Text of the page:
This is Part 2 of the World Travelist: Read Part 1. Listen to more stories of adventurous travelers on the Gathering Road podcast.
“Never be so faithful to your plan that you are unwilling to entertain the improbable opportunity that comes looking for you. And never be so faithful to your plan that when you hit a bump in the road — or when the bumps hit you – you don’t have the fortitude, grace and resiliency to rethink and regroup… Plans or no plans, keep a little space in your heart for the improbable. You won’t regret it.” – Elizabeth Warren
One young American couple celebrated their honeymoon by toting carry-on and a backpack each through six countries over 32 days. They had decided it was the best thing to do before starting new jobs and commitments that would make travel much less possible for the next few years. Allowing for travel, they spent no more than 4 days in each destination. Using Trip Adviser and friends referrals, they planned a list of must-do sights, city tours and experiences but left time for discovery.
More than once their hotel was anything but the comfort advertised online and a new place had to be found. They learned to let go of expectations and tried new foods, walked into neighborhoods never described in a guidebook, made friends over beers and broadcast soccer matches, on buses and over meals. They discovered a new daily rhythm and daily rituals. It was exhausting, threw their relationship against the mill of necessity and out of soft-focused romance, yet bonded them in ways they couldn’t have expected. There were crises, the discomforts of jet lag, a few bruises and tummy aches, but always they knew it was a privilege to travel freely and they returned richer for the adventure.
That’s just one couple, one way of seeing the world, full of risk but also connection and a lifetime to savor the memories, the sense of accomplishment.
The elephant in the dark
I had a similar adventure many decades ago, on a six month sabbatical, with a boyfriend and an open itinerary.
Looking to escape the chill of Europe, we ended up in Sri Lanka after discovering a cheap flight on a Russian airline. During several weeks of buses, vans and train rides, temples, rooming houses and snorkeling, we arrived at a beach front village just before dusk. Our small hotel was the only business on a small swath of beach and after putting down our bags, we ventured to the dining room. There was no food! The cook was away getting stitches and the kitchen was closed. Tummies rumbling we decided to walk along the only road in town and soon stood at the driveway of a huge mansion looming in the dark. It was a scene out of a horror movie but we could faintly hear a familiar Rolling Stones song and emboldened by hunger, decided to investigate.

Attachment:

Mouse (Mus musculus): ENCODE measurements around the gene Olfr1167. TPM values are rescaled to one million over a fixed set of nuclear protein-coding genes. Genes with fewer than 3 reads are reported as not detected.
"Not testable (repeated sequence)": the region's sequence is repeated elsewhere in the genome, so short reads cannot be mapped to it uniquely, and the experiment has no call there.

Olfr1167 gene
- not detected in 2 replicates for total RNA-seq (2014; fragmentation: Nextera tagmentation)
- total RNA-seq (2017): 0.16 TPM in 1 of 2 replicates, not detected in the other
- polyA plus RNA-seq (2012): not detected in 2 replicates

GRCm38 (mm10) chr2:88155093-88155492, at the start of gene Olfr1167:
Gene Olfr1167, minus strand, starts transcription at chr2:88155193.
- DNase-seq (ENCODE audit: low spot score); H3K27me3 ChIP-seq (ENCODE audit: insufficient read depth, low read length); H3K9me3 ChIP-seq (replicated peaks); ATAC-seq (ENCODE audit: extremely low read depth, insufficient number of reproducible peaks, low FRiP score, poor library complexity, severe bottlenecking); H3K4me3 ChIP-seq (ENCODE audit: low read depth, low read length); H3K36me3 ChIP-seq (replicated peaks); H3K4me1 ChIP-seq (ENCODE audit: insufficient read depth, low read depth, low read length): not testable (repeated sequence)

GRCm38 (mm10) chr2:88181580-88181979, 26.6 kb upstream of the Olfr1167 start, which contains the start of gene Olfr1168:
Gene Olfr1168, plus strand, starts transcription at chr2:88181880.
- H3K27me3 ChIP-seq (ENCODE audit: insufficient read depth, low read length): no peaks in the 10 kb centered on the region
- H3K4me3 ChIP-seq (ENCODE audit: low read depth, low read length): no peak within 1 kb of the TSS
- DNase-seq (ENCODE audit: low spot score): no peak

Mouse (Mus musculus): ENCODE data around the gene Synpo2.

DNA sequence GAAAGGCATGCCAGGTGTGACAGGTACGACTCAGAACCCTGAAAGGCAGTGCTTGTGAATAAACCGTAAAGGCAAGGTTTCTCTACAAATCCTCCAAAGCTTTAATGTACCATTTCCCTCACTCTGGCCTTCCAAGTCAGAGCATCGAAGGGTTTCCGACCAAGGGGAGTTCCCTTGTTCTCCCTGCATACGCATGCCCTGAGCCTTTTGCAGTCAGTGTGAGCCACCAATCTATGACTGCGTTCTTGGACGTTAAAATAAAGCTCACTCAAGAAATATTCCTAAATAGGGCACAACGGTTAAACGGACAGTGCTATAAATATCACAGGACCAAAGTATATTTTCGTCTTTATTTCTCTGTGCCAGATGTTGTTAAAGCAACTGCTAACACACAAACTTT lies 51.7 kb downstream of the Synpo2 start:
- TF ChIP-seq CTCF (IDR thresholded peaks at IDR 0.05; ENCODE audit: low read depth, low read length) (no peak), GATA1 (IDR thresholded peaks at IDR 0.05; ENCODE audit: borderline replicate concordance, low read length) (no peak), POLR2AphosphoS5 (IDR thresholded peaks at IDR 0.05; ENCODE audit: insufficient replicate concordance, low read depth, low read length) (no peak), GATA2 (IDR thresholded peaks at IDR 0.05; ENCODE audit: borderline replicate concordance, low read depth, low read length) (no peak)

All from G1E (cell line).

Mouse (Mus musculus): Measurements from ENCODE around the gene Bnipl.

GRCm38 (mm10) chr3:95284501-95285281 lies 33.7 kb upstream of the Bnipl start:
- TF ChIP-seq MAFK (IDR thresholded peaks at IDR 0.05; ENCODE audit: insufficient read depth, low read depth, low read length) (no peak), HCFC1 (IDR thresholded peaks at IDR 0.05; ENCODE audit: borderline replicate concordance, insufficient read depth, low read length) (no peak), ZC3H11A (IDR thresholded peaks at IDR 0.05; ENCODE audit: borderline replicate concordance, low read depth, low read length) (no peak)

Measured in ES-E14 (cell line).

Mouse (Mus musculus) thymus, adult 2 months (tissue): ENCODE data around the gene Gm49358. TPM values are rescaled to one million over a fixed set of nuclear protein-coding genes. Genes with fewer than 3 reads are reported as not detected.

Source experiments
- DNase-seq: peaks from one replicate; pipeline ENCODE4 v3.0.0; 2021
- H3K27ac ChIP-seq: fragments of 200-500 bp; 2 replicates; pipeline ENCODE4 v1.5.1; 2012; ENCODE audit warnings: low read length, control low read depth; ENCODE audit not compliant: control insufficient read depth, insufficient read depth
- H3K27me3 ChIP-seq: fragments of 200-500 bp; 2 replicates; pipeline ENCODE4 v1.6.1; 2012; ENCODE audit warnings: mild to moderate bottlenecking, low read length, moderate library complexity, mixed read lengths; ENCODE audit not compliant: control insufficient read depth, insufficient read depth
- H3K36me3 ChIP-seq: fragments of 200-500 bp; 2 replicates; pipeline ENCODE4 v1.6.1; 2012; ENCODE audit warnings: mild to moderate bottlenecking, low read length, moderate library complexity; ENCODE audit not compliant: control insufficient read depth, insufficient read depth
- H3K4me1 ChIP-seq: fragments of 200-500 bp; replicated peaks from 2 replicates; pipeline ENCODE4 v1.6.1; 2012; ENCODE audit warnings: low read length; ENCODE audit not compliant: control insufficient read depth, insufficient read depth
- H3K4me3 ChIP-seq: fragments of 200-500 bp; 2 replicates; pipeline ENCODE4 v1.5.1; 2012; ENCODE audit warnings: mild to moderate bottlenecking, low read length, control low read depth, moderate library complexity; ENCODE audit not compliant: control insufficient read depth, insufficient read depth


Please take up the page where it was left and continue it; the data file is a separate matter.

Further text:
At the front door a small plaque was barely readable in the shadows. We’d found a guest house.
No one answered the door, yet the jungle behind the house was dimly lit. Deciding to take our chances we slowly walked towards the light. As we turned the corner, the scene couldn’t have been more welcome. On a small lawn were several round tables and a handful of couples sat eating and talking in different languages. Soon we were seated, no questions asked about where we’d come from or how, and a delicious fish curry dinner was delivered. Our server was the teenage son of the guest house owner and as we completed our meal, he asked if we’d like to meet his elephant?
You don’t get an invitation like that every day!
In Sri Lanka family elephants are lovingly cared for and work, helping to clear brush, tote building materials and live on foraged plants and branches. We had already seen them in shallow rivers being massaged but htis was a first.Within moments we followed him into the jungle and soon, in the moonlight, made out a towering, bulbous shadow, dense against the thin, verticals of the brush – his elephant. Our young host’s pet had been part of the family for more than 20 years, longer than the boy was old. The creature swayed as we approached and its trunk extended towards our host. Even in the darkness, the affection between them was clear and the creature offered us and embrace as well.
Our guest had introduced us to a member of his family, a deep relationship and today, nearly 40 years later, I still savor that introduction. My encounters since then with creatures in the natural world have been informed by the respect and admiration that boy offered his family’s elephant.
Of all the wonders I discovered on that journey, the elephant is one of my favorites and I almost missed the encounter. A string of circumstance led me to that moment in the dark jungle. The space was there for it to happen. We took a chance and ended up full that night in so many ways.
I’ll always aspire to be travelist. How about you?